Look for the golden thread of purpose that has always run throughout the company’s history. Although business strategies and even the organization of the business may have changed dramatically since the beginning, there’s likely a perennial purpose that’s been there year after year. For instance, an IT company may be using entirely different technology and providing new sorts of services than it was even a few years ago. But look for the reason why the company exists, the need it fills for its clients. In that example, maybe the company purpose is and was to help clients’ technology work flawlessly so they can focus on their own business instead.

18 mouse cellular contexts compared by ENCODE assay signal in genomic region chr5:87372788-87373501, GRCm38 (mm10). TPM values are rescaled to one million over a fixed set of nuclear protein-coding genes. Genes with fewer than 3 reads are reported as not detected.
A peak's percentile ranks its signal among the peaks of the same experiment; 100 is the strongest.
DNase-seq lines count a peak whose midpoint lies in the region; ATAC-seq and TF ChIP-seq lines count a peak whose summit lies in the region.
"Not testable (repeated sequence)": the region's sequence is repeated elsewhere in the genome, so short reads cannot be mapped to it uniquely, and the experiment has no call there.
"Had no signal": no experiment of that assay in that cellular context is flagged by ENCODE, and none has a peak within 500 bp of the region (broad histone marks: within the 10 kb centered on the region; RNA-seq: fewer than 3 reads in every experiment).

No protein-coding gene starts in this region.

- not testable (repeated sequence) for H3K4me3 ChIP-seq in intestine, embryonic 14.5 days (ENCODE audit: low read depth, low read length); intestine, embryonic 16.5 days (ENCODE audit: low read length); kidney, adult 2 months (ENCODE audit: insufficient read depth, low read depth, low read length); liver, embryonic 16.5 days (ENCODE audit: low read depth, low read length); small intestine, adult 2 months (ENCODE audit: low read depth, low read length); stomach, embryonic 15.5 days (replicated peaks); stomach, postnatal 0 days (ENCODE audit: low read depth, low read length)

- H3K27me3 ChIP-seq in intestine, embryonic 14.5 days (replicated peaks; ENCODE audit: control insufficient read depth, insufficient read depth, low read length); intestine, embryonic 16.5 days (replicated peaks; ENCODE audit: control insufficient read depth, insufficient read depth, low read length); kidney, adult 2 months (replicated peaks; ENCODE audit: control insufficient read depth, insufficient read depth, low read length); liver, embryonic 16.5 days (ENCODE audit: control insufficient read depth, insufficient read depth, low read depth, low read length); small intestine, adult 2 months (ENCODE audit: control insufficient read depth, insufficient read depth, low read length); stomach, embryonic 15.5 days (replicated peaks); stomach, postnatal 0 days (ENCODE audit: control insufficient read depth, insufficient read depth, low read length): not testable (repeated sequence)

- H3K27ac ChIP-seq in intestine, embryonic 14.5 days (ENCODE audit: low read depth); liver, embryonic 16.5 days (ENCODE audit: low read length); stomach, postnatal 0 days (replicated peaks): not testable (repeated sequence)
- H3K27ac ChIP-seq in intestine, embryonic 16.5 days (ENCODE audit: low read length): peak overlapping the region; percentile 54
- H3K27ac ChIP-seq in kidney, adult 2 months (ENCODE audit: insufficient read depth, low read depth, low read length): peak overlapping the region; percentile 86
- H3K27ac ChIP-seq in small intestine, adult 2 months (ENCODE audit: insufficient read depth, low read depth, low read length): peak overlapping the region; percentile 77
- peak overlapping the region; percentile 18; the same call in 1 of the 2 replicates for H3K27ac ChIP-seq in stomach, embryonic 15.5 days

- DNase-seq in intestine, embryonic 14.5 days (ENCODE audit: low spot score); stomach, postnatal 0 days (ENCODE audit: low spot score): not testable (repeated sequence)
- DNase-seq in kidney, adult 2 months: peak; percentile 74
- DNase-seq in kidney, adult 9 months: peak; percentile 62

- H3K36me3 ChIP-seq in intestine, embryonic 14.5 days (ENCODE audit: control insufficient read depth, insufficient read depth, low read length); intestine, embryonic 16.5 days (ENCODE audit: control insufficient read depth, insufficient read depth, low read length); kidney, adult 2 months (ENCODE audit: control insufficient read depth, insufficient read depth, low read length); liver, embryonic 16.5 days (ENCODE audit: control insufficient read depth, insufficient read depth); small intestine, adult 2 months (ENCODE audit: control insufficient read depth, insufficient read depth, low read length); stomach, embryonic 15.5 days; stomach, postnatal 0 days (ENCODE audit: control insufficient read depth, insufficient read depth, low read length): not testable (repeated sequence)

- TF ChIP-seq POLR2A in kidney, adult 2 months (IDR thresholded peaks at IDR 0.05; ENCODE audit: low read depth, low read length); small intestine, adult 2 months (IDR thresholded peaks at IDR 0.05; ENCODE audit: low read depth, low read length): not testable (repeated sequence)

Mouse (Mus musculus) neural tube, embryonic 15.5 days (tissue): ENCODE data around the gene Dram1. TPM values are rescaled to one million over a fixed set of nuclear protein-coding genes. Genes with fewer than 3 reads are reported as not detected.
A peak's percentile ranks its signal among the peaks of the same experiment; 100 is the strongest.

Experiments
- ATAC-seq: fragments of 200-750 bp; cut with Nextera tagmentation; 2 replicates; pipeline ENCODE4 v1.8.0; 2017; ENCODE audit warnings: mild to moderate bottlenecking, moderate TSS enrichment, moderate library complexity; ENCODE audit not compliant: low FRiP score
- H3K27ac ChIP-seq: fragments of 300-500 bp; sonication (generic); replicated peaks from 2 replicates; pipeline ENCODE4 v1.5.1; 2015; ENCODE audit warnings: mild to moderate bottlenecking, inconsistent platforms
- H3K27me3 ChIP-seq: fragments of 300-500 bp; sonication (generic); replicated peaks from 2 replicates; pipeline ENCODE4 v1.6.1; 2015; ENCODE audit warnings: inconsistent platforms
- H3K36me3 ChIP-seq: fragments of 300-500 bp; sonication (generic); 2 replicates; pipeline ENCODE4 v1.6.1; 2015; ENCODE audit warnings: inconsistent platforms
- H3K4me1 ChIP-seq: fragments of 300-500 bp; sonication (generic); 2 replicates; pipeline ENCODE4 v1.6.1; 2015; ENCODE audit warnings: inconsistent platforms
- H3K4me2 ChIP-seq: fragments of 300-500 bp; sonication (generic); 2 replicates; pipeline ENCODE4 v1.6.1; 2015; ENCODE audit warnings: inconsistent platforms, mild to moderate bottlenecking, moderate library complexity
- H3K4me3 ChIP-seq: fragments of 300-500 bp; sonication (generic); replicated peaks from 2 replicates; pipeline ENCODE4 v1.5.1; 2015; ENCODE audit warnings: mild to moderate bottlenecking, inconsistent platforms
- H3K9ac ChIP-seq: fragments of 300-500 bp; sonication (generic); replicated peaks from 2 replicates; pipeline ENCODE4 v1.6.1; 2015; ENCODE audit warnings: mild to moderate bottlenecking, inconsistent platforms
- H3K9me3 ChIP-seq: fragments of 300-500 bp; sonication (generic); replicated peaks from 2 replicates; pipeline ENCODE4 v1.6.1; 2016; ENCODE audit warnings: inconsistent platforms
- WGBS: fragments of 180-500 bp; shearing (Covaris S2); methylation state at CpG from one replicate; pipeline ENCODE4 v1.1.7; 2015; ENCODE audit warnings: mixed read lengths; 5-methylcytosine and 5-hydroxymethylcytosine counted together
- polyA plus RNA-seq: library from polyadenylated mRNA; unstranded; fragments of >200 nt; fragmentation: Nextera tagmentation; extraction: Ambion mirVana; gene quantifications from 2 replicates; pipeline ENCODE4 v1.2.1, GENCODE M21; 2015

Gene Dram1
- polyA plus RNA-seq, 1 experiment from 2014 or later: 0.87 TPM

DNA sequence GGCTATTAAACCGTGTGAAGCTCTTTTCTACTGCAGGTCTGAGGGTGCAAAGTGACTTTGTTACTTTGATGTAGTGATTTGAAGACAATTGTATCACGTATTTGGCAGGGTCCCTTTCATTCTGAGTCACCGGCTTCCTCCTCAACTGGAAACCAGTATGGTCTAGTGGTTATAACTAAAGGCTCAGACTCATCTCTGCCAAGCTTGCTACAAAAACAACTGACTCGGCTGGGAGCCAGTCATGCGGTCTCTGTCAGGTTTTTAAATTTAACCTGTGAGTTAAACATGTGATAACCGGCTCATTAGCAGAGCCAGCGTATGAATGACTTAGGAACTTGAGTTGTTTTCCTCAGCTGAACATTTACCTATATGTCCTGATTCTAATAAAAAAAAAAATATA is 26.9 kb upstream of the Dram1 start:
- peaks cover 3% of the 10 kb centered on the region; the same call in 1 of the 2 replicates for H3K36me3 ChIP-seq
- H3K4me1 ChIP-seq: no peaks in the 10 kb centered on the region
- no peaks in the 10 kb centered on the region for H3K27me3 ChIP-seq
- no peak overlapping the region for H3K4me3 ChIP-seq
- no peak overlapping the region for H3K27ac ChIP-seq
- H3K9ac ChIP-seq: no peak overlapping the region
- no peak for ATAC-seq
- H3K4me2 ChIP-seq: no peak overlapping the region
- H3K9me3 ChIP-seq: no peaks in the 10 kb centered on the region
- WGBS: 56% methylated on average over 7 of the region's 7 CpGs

What channels would you use to tell the company story? Tribe often creates what we call vision books for clients, in which we help the company articulate the vision and values of the company. This is an ideal tool for telling the company story, for a variety of reasons.

The company narrative can also be told in almost any other channel. Tell it in the employee magazine, on the intranet, as part of a company anniversary event. We’ve even incorporated colorful gems of company history in digital signage.

The importance of the story is that it connects employees to something larger than themselves. Being an integral part of the whole makes work more meaningful, and more meaningful work builds employee engagement.

Interested in telling your company’s story? Tribe can help.